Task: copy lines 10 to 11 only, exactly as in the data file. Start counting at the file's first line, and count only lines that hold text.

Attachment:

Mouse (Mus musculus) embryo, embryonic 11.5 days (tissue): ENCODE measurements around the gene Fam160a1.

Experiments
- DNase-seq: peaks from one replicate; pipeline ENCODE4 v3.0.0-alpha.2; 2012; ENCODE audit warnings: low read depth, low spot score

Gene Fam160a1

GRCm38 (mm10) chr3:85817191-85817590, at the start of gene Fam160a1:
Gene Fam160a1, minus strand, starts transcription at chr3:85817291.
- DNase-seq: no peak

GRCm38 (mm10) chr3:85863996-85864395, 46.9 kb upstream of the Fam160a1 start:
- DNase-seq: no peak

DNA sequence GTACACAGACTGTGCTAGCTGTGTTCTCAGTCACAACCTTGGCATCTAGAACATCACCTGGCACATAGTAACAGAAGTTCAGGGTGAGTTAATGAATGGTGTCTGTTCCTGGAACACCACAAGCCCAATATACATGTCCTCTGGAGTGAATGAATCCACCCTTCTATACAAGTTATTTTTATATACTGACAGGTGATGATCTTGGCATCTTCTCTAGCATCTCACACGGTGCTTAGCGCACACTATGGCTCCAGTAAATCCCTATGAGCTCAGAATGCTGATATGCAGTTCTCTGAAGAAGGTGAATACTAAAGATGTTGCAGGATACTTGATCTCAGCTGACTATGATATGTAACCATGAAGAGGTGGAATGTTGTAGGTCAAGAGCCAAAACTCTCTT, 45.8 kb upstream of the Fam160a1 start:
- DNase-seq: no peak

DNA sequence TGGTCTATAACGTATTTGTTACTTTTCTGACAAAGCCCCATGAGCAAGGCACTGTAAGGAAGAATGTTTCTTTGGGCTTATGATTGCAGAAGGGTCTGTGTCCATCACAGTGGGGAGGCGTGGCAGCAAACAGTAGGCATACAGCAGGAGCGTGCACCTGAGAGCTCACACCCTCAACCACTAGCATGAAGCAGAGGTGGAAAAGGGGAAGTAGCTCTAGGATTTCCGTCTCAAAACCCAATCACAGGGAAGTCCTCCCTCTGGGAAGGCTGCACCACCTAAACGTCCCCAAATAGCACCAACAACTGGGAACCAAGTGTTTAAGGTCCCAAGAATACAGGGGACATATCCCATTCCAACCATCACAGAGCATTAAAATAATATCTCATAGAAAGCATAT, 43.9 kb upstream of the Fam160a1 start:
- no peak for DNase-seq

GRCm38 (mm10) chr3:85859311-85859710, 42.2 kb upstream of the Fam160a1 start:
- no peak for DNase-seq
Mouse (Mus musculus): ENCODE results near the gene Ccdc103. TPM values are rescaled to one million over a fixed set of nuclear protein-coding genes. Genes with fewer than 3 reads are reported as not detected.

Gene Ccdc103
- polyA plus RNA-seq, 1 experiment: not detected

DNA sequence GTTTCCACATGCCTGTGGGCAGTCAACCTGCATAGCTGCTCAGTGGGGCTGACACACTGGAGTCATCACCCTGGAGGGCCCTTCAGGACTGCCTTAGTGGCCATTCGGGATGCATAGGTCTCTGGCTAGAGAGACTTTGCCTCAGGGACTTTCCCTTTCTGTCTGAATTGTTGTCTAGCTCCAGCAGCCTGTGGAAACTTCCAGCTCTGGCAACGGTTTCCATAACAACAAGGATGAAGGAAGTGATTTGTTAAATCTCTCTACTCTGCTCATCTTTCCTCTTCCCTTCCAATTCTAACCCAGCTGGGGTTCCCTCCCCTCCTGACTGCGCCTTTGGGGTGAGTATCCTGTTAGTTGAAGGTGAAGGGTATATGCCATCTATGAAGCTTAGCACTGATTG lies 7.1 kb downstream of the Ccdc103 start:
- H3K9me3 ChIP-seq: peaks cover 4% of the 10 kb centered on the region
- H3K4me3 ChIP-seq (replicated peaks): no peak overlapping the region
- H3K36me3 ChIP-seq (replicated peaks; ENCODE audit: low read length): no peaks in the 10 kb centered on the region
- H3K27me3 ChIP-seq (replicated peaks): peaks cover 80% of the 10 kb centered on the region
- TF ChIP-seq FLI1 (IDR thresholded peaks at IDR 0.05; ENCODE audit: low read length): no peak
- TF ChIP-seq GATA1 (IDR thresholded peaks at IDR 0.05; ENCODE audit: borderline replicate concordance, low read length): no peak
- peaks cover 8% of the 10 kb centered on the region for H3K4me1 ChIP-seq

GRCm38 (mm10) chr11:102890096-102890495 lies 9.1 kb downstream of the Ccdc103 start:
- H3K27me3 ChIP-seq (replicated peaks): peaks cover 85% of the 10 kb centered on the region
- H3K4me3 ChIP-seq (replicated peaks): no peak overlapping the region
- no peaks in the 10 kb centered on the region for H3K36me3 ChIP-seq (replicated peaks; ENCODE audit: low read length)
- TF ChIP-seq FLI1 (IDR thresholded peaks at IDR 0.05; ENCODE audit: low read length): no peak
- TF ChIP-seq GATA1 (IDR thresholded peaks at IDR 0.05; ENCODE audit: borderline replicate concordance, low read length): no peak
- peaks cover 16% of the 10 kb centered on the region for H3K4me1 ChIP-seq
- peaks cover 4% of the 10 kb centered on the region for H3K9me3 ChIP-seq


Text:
DNA sequence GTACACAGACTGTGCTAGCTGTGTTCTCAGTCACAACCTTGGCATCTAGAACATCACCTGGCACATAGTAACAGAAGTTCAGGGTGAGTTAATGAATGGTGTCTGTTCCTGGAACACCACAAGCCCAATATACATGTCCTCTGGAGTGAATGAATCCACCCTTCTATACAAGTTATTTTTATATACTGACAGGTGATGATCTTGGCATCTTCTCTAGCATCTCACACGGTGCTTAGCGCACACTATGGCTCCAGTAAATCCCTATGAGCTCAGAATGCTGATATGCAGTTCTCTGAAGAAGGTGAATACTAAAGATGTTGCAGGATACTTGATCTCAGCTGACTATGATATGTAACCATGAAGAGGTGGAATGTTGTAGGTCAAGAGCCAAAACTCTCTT, 45.8 kb upstream of the Fam160a1 start:
- DNase-seq: no peak